“I’m feeling that the Mayor does not want to have a good piece of legislation, really. It takes time. And we offered to take the time and to sit down at the table with him. This has been our experience for the last four years. We try to make an offer and work with him and he rejects it or he’s not interested in it. For him, it’s philosophical. He does not like unions.”

Sullivan denies that he doesn’t like unions and says he just wants to narrow the parameters of negotiation. Sergeant Gerard Asselin with the Anchorage Police Department Employee Association says the ordinance narrows the parameters so much that it leaves little to be negotiated. And he says it’s being fast-tracked for a reason.

“The stars have aligned for the administration. He’s pretty confident, as he has said from the beginning, he has the votes.”

Asselin says It’s no coincidence that Attorney’s started crafting the ordinance in secret last summer, but waited to make it public until February. Asselin says he believes that the majority of people who live in Anchorage do not support the Mayor’s proposal.

“So, what recourse are we left with other than to try to engage the community and if that comes in the form of the polls on April 2nd, then I’d say, that’s what we need to do.”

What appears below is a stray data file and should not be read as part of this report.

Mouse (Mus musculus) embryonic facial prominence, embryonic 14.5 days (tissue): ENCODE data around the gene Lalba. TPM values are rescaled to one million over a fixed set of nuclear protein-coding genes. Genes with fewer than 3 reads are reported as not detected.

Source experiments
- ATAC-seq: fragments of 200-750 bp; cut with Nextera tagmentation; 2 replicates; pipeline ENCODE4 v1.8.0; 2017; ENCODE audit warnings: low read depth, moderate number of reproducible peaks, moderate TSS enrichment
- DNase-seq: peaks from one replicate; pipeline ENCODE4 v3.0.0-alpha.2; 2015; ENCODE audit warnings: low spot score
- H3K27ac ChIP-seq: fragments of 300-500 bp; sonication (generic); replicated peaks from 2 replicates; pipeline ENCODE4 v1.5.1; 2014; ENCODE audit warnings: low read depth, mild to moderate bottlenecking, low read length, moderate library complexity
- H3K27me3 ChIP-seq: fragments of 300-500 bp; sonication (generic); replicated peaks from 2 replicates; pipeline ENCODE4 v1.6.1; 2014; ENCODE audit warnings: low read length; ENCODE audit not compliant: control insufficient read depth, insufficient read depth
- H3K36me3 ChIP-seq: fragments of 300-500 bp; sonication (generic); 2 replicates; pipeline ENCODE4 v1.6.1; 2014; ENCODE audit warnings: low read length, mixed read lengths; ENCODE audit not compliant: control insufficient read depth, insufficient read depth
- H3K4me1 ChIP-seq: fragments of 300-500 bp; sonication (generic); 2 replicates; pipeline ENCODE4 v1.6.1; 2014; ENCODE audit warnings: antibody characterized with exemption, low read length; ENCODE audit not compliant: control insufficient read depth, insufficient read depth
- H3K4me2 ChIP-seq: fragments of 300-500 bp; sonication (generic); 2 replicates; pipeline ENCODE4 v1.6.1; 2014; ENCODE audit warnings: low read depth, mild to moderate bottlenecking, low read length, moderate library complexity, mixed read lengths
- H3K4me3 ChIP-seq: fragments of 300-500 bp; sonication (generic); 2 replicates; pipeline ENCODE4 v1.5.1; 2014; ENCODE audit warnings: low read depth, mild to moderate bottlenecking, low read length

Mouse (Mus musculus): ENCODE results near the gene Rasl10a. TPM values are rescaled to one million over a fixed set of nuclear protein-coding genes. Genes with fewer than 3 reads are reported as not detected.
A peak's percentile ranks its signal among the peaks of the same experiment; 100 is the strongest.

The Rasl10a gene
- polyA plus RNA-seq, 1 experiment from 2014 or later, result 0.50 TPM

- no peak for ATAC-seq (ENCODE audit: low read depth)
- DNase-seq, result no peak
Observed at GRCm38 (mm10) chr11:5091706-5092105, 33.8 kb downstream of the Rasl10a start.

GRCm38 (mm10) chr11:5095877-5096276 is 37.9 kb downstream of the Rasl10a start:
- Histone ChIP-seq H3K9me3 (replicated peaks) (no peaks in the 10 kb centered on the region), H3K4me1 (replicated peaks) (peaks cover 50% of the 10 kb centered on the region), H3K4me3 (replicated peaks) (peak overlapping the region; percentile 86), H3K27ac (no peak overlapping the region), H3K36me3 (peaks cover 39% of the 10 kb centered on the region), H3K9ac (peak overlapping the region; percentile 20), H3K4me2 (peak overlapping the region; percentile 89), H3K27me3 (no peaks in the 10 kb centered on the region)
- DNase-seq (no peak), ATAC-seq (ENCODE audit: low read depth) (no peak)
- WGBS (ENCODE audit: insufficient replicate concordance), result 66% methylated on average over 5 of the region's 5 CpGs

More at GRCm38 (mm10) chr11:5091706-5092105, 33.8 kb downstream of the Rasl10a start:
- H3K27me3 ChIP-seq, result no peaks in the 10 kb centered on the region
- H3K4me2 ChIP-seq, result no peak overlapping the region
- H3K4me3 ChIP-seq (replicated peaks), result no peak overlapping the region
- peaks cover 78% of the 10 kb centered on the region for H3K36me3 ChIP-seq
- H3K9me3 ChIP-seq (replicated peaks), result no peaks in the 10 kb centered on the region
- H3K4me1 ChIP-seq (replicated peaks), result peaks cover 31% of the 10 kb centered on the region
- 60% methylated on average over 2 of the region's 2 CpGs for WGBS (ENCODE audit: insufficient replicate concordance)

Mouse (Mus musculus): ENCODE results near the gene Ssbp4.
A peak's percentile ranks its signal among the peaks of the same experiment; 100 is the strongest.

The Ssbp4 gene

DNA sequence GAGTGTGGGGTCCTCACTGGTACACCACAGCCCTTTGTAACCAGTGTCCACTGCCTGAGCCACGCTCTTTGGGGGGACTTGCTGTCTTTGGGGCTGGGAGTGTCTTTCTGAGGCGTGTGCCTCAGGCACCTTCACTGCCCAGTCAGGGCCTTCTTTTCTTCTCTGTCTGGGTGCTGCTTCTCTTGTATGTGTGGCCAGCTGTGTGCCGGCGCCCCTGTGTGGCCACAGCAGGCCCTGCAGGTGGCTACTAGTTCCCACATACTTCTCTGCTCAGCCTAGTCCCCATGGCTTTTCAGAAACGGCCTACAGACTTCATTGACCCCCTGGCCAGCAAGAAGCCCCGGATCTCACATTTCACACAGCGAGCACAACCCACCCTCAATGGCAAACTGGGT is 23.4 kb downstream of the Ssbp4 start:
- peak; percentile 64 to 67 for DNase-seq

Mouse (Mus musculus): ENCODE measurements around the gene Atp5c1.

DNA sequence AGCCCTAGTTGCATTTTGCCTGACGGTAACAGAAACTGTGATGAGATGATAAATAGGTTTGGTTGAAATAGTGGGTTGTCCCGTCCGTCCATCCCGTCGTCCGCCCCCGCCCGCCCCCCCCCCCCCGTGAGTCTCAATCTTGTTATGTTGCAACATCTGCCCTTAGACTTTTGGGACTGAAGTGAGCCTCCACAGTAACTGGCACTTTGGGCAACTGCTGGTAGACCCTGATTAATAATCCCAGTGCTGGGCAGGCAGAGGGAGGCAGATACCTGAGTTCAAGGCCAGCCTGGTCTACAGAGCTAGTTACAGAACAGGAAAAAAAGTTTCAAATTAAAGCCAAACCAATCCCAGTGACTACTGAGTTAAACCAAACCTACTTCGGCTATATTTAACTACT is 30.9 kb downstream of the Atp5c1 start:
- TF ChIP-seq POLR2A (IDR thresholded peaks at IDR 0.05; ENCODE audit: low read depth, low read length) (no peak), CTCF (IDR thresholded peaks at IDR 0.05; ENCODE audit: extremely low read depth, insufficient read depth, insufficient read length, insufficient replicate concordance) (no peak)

A work session on the ordinance is scheduled for Friday, March 22nd at City hall.
The Assembly is scheduled to take action on the ordinance Tuesday, March 26th.

March 8th Letter from Unions to Mayor Sullivan (PDF)

March 13th Letter from Mayor Sullivan to Unions (PDF)

Version of AO37 as of March 15th (PDF)

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Daysha Eaton is a contributor with the Alaska Public Radio Network. Daysha Eaton holds a B.A. from Evergreen State College, and a M.A. from the University of Southern California. Daysha got her start in radio at Seattle public radio stations, KPLU and KUOW. Before coming to KBBI, she was the News Director at KYUK in Bethel. She has also worked as the Southcentral Reporter for KSKA in Anchorage. Daysha's work has appeared on NPR's "Morning Edition" and "All Things Considered", PRI's "The World" and "National Native News". She's happy to take assignments, and to get news tips, which are best sent via email. Daysha became a journalist because she believes in the power of storytelling. Stories connect us and they help us make sense of our world. They shed light on injustice and they comfort us in troubled times. She got into public broadcasting because it seems to fulfill the intention of the 4th Estate and to most effectively apply the freedom of the press granted to us through the Constitution. She feels that public radio has a special way of moving people emotionally through sound, taking them to remote places, introducing them to people they would not otherwise meet and compelling them to think about issues they might ordinarily overlook.